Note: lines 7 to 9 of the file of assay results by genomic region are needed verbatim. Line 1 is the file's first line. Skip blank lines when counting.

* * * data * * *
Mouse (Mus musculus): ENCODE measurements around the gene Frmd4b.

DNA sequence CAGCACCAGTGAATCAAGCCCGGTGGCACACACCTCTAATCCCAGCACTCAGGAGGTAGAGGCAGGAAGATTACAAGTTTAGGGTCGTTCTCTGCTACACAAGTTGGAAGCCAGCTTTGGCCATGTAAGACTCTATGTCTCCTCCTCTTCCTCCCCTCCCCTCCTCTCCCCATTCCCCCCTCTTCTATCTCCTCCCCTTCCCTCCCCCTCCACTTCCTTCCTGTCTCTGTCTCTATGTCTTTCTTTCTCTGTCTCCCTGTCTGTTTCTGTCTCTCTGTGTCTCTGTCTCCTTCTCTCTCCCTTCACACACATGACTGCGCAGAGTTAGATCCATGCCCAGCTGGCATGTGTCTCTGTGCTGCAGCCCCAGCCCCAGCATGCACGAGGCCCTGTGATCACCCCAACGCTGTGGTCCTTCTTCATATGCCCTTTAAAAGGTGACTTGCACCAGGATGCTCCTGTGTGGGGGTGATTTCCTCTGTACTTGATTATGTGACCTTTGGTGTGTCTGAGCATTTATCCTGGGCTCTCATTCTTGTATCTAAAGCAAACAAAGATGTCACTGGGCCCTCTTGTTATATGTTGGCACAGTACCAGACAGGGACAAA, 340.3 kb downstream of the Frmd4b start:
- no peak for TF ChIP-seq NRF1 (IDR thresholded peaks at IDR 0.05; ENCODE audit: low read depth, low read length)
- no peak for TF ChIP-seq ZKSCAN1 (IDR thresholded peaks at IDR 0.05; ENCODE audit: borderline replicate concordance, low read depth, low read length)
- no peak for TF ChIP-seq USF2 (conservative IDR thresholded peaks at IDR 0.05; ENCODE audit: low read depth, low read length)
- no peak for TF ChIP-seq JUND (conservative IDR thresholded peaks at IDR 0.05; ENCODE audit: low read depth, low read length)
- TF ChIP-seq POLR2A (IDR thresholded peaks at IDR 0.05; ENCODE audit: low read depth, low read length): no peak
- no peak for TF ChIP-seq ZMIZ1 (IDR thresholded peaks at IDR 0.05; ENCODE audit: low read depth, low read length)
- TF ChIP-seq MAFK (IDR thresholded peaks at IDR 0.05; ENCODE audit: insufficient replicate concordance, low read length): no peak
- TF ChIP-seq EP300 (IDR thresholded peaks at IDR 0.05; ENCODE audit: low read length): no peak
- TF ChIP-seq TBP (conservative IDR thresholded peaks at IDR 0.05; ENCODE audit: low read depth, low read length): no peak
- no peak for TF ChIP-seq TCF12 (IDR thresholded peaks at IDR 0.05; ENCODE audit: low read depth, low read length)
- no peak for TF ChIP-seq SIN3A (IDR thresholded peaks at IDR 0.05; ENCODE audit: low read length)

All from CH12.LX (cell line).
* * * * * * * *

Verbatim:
- TF ChIP-seq POLR2A (IDR thresholded peaks at IDR 0.05; ENCODE audit: low read depth, low read length): no peak
- no peak for TF ChIP-seq ZMIZ1 (IDR thresholded peaks at IDR 0.05; ENCODE audit: low read depth, low read length)
- TF ChIP-seq MAFK (IDR thresholded peaks at IDR 0.05; ENCODE audit: insufficient replicate concordance, low read length): no peak